Biodiversity of leaf litter and arboreal ants (Hymenoptera: Formicidae) in a temperate Mid-Atlantic forest
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Type of Work46 pages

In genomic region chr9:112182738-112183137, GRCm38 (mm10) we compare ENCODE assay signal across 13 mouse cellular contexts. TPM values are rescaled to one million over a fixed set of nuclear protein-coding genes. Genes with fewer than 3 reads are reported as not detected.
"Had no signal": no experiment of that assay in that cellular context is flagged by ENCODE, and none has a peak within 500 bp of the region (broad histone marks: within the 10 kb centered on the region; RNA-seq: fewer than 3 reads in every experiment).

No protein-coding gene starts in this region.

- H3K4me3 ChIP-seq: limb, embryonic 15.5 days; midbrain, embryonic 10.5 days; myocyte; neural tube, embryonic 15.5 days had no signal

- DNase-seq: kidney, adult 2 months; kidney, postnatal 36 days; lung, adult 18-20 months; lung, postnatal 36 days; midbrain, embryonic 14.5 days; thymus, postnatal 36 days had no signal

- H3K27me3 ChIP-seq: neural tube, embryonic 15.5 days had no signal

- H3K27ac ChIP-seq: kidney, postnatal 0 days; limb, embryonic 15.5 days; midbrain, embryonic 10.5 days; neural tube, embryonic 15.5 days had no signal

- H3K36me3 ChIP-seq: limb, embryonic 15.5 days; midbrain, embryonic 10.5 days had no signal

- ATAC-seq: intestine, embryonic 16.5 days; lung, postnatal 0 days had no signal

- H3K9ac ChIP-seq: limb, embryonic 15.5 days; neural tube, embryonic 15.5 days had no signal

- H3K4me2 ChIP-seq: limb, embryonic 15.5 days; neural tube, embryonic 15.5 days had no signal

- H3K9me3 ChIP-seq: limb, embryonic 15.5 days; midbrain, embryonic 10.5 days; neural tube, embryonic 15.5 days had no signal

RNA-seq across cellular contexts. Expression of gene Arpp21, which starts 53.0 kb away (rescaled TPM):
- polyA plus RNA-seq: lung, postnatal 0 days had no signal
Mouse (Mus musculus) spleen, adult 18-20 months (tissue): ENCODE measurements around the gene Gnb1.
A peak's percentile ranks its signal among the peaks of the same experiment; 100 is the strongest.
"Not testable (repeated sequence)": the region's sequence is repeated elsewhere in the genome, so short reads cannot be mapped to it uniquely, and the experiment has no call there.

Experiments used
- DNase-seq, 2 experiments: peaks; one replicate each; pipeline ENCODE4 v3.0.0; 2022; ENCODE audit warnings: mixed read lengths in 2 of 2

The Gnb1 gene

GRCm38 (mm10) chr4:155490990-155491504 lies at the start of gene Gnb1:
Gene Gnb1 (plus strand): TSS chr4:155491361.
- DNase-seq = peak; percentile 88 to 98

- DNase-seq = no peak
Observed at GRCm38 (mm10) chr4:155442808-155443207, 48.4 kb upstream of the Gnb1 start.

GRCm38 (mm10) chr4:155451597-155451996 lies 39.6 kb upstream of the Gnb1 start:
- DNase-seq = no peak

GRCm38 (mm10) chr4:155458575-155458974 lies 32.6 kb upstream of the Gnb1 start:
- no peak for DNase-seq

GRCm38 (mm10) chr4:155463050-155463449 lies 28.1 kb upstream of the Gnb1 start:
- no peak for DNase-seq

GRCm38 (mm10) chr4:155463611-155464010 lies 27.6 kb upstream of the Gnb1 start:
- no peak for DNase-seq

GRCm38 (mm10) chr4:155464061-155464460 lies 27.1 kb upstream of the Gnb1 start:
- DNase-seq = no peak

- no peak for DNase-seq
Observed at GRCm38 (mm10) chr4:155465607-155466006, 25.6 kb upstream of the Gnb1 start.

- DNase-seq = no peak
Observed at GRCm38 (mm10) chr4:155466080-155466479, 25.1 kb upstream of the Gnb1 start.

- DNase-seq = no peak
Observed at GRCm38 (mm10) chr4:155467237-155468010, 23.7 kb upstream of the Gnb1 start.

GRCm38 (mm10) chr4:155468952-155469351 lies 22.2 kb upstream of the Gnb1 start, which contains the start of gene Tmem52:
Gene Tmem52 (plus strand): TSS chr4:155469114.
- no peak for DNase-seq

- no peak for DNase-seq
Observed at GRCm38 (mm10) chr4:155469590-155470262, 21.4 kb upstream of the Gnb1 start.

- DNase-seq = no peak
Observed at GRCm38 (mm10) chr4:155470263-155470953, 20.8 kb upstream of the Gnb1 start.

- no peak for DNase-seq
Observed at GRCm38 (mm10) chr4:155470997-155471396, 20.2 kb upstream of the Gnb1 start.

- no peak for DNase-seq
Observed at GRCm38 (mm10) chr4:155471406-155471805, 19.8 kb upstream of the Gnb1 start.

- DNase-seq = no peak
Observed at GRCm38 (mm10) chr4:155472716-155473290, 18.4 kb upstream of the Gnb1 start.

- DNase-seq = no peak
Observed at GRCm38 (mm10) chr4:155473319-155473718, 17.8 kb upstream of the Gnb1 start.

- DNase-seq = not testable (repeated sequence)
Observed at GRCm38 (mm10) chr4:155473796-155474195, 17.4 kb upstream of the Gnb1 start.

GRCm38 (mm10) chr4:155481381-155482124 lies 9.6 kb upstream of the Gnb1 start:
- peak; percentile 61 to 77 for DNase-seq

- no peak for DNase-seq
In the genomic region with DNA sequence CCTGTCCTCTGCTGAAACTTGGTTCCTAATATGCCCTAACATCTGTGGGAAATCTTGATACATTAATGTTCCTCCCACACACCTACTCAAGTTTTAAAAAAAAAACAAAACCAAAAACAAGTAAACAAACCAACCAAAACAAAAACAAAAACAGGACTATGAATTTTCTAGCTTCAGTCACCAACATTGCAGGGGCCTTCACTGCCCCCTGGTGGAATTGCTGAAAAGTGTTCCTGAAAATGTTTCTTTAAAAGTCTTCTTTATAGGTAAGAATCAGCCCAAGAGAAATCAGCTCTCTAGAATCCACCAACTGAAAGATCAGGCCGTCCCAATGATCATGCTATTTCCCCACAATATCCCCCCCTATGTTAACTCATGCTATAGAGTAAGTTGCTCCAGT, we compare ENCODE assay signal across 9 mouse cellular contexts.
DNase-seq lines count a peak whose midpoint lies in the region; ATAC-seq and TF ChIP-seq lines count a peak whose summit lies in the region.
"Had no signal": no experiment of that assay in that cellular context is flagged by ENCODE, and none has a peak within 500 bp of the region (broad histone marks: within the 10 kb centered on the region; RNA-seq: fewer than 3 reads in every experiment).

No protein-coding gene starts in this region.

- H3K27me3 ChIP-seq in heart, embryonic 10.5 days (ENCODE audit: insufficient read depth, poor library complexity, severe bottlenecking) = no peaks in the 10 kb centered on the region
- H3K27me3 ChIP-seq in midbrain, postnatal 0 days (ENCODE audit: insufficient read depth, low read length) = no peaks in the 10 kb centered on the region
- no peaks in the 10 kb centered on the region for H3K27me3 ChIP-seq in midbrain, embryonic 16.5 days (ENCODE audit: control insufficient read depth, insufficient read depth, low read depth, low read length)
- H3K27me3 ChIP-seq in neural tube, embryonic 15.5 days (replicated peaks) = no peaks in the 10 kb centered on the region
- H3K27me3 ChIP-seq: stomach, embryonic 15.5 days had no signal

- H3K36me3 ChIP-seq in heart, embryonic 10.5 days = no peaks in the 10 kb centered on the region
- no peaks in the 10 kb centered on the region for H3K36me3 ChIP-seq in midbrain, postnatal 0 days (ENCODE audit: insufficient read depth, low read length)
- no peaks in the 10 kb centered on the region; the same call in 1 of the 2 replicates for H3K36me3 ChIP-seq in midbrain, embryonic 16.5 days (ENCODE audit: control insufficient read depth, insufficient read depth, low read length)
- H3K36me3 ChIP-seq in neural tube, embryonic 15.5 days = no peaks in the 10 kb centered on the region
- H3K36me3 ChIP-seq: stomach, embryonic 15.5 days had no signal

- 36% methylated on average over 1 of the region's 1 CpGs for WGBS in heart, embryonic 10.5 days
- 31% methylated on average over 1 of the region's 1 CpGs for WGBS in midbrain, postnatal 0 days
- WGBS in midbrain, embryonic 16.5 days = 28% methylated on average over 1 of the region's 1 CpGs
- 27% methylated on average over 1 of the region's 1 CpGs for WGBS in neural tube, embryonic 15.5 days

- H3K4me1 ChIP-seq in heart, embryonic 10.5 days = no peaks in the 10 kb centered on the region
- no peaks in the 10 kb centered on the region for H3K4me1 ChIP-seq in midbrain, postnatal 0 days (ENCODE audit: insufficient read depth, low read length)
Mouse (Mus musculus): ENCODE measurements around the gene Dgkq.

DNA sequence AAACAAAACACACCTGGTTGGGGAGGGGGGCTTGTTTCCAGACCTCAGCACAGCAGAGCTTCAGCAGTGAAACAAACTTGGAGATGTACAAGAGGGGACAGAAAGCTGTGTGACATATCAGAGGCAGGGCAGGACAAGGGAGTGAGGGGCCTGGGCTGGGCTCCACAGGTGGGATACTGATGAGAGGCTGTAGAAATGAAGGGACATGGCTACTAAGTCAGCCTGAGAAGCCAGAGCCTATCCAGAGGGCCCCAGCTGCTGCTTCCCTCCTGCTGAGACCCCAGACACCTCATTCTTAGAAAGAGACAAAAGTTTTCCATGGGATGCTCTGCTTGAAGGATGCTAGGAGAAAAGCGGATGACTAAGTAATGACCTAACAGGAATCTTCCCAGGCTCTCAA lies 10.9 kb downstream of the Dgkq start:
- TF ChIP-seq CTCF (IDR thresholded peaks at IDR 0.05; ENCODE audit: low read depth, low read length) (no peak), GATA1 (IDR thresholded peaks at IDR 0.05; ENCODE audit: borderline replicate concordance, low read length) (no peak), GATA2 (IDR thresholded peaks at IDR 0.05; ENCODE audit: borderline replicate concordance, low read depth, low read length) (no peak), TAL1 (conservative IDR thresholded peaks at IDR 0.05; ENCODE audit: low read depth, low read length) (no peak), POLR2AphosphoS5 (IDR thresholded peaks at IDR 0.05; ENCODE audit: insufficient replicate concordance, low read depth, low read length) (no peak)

Chapter 1 abstract: Bioindicator species, whose presence and/or abundance are likely to change with natural and man-made changes, can provide important information regarding the environmental health of a particular ecosystem. My research aimed to measure the diversity and species richness of leaf litter ants (Hymenoptera: Formicidae) in the E.A. Vaughn Wildlife Management Area (WMA), a temperate forest on the lower eastern shore of Maryland. Additionally, leaf litter depth and mass was investigated to determine if there was a relationship with ant abundance at this field site. Leaf litter was collected along twenty-four, 100m transects during May, July, and September of 2015 and placed into Berlese funnels for ant extraction. A total of 14 species were collected from 144 leaf litter samples. Estimates of species richness (Chao1: 14.0 species, ACE: 15.0 species) suggest there may be one additional species that was not sampled in my study; a species accumulation curve suggests similar findings. Diversity measures were relatively low with a Shannon exponential of 4.88 and Simpson reciprocal of 2.82. The leaf litter of E.A. Vaughn WMA was dominated by a single species, Nylanderia faisonensis (Forel 1922), which accounted for 57.3% of the total ant specimens collected. Neither leaf litter depth (R2= 4E-5) nor mass (R2= 9E-6) was found to have a substantial impact on ant abundance as a whole. When individual species were examined for relationships between ant abundance and leaf litter depth/mass, no significant values were found. Thus, we conclude that leaf litter does not predict ant abundance. Chapter 2 abstract: The foraging preference of ants on deciduous and coniferous trees was examined in the E.A. Vaughn Wildlife Management Area (WMA), a coastal temperate forest of Worcester Co., Maryland. Ants were sampled using aspirators and hand collection methods from 261 trees during May, July and September of 2015. The aim of my research was to determine if ants are preferentially associated with deciduous (oaks and maples) or coniferous trees. I collected a total of 679 ants comprising 21 species, 19 on deciduous trees and 17 on conifers. Estimates of species richness (Chao1: 21.25, ACE: 22.38) suggest there may be one or two additional species that were not sampled. Using a two-tailed t-test, I found a significantly higher abundance of ants on deciduous than coniferous trees, 446 and 233 respectively (p < 0.05) though species richness was not found to vary significantly. A second goal was to examine whether ants have a preference for foraging on small, medium or large trees for both types, deciduous and coniferous. Large deciduous trees were found to have higher abundances of ants than medium or small. Aphaenogaster rudis (Emery 1895) and Aphaenogaster fulva (Roger1863a) were the most abundant ants collected. This research contributes to the ongoing bioinventory of E.A. Vaughn WMA.